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The sky.

Go to the end of this article to find more detailed information about the Star Chart, how to use the chart, and a table of Moon phases. Use this table of phases to help you with the timing of successful astronomy evenings for students. The best time for an astronomy evening is usually six days after New Moon.


Significant events

(All times are UTC, Universal Time). Where time of day is relevant, each of the following event occurs at about 8.00pm local time on the given date, unless shown otherwise.

16 March--Palm Sunday

20 March--Vernal Equinox, Autumn begins at 05h 48'

21 March--Good Friday

23 March--Easter Day

20 April--First Day of Passover (Pesach)

23 April--Moon occults Antares around 17h. Visible from southern Australia

1 May--Saturn and Regulus close

1 May--Ascension Day--Holy Thursday

6 May--Eta Aquarid meteor shower, best in the early morning

11 May--Whit Sunday; Pentecost

18 May--Trinity Sunday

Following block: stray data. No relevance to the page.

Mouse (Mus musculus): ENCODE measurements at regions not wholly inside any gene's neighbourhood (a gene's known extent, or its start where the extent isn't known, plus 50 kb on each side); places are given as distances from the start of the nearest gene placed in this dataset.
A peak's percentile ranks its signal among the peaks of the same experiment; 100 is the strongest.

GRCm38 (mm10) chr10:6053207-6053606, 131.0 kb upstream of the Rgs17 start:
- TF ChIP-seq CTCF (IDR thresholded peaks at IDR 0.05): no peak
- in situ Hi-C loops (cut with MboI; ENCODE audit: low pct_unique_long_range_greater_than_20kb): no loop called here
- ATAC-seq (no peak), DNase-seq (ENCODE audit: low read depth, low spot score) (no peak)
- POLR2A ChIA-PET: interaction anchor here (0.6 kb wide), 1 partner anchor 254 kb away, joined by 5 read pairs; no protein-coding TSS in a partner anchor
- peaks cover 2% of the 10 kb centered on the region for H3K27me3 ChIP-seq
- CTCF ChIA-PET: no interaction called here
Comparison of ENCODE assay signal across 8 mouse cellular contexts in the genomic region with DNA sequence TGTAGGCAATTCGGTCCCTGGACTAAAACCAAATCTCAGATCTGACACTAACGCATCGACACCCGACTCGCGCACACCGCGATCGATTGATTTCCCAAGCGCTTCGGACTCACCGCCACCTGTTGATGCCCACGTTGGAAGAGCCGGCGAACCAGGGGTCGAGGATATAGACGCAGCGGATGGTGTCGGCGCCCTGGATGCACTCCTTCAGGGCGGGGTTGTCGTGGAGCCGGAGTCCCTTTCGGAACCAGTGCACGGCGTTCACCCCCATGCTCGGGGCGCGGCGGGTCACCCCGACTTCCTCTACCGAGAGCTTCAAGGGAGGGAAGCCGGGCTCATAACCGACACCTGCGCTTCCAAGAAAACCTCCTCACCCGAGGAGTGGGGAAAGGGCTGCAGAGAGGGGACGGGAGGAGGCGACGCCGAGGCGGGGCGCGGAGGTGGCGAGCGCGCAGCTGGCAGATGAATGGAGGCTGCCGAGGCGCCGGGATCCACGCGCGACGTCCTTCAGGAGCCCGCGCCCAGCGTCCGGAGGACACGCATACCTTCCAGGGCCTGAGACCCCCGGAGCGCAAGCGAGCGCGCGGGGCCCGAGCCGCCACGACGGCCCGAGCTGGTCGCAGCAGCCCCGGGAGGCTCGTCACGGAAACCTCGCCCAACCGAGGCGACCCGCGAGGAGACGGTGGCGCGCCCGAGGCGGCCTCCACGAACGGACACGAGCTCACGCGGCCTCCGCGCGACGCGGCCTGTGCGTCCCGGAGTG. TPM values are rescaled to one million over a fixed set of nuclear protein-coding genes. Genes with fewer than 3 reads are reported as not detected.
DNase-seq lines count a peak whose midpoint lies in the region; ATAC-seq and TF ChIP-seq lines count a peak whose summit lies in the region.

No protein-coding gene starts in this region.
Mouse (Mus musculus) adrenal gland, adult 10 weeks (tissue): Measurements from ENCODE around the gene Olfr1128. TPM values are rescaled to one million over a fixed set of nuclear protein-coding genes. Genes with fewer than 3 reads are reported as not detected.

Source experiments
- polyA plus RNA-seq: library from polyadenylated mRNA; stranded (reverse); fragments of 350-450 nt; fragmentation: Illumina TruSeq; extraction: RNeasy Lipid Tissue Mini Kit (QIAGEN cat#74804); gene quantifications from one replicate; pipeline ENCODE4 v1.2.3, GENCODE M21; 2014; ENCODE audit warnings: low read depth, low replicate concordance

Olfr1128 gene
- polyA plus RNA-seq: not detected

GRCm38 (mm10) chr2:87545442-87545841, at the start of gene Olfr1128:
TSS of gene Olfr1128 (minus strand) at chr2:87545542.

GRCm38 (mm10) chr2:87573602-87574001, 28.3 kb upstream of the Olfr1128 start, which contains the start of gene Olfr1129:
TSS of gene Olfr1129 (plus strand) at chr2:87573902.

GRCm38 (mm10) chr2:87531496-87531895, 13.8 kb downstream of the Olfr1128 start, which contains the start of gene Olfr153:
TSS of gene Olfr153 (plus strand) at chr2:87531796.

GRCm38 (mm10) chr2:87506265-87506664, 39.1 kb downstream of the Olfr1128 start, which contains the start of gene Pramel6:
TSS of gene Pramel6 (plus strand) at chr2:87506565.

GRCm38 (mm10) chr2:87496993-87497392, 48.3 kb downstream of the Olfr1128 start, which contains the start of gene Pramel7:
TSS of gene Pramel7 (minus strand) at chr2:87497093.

22 May--Corpus Christi

9 June--Saturn and Moon close to Regulus

9 June--Feast of Weeks (Shavuot)

20 June--Southern Winter Solstice; Winter begins 23h 59'

14 July--Moon occults Antares around 12h. Visible from southern Australia

16 August--A partial eclipse of the Moon is visible from all of Australasia. The umbral eclipse begins at 19h 36' and ends at 22h 45". The time of maximum eclipse is 21h 10' when 0.81 of the Moon's diameter is obscured.

22 September--Southern Spring Equinox; Spring begins at 15h 44'

21 December--Southern Summer Solstice; Summer begins 12h 04'

All Jewish and Islamic dates above are tabular dates, which begin at sunset on the previous evening and end at sunset on the tabulated date.

The sky at about 8.00pm local time

In April evenings the Milky Way lies across the zenith, but it is the thinner part of our galaxy, so contains fewer interesting objects than the other half of our Milky Way galaxy that crosses the zenith in the evenings in September.